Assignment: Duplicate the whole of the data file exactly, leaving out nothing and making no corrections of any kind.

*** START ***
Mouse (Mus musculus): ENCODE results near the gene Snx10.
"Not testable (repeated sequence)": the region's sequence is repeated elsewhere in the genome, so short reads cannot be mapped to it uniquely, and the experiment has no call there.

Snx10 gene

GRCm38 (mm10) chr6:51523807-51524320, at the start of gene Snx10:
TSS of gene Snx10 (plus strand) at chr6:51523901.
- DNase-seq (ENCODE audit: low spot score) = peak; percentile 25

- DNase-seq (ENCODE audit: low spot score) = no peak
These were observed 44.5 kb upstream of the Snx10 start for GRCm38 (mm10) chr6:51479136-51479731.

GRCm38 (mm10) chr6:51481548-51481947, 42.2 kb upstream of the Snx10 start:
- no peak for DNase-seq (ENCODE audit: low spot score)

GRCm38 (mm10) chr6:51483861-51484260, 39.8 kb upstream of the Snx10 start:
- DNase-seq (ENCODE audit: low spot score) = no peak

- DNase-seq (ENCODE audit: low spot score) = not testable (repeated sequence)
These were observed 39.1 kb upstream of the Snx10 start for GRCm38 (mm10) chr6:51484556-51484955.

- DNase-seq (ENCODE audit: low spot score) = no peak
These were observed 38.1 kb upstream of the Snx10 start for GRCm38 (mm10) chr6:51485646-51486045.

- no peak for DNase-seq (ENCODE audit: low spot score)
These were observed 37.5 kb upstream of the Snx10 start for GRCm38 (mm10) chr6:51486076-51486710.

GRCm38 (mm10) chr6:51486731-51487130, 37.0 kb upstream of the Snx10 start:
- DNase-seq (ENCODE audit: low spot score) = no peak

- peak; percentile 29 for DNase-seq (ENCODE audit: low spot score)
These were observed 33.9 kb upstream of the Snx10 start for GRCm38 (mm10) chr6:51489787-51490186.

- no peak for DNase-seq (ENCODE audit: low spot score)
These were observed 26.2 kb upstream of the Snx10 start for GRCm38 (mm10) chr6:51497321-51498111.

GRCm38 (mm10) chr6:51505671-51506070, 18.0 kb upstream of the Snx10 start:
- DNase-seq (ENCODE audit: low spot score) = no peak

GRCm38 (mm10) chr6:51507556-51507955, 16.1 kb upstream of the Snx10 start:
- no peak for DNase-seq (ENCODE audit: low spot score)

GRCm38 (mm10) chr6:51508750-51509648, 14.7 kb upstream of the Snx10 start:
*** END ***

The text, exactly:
Mouse (Mus musculus): ENCODE results near the gene Snx10.
"Not testable (repeated sequence)": the region's sequence is repeated elsewhere in the genome, so short reads cannot be mapped to it uniquely, and the experiment has no call there.

Snx10 gene

GRCm38 (mm10) chr6:51523807-51524320, at the start of gene Snx10:
TSS of gene Snx10 (plus strand) at chr6:51523901.
- DNase-seq (ENCODE audit: low spot score) = peak; percentile 25

- DNase-seq (ENCODE audit: low spot score) = no peak
These were observed 44.5 kb upstream of the Snx10 start for GRCm38 (mm10) chr6:51479136-51479731.

GRCm38 (mm10) chr6:51481548-51481947, 42.2 kb upstream of the Snx10 start:
- no peak for DNase-seq (ENCODE audit: low spot score)

GRCm38 (mm10) chr6:51483861-51484260, 39.8 kb upstream of the Snx10 start:
- DNase-seq (ENCODE audit: low spot score) = no peak

- DNase-seq (ENCODE audit: low spot score) = not testable (repeated sequence)
These were observed 39.1 kb upstream of the Snx10 start for GRCm38 (mm10) chr6:51484556-51484955.

- DNase-seq (ENCODE audit: low spot score) = no peak
These were observed 38.1 kb upstream of the Snx10 start for GRCm38 (mm10) chr6:51485646-51486045.

- no peak for DNase-seq (ENCODE audit: low spot score)
These were observed 37.5 kb upstream of the Snx10 start for GRCm38 (mm10) chr6:51486076-51486710.

GRCm38 (mm10) chr6:51486731-51487130, 37.0 kb upstream of the Snx10 start:
- DNase-seq (ENCODE audit: low spot score) = no peak

- peak; percentile 29 for DNase-seq (ENCODE audit: low spot score)
These were observed 33.9 kb upstream of the Snx10 start for GRCm38 (mm10) chr6:51489787-51490186.

- no peak for DNase-seq (ENCODE audit: low spot score)
These were observed 26.2 kb upstream of the Snx10 start for GRCm38 (mm10) chr6:51497321-51498111.

GRCm38 (mm10) chr6:51505671-51506070, 18.0 kb upstream of the Snx10 start:
- DNase-seq (ENCODE audit: low spot score) = no peak

GRCm38 (mm10) chr6:51507556-51507955, 16.1 kb upstream of the Snx10 start:
- no peak for DNase-seq (ENCODE audit: low spot score)

GRCm38 (mm10) chr6:51508750-51509648, 14.7 kb upstream of the Snx10 start: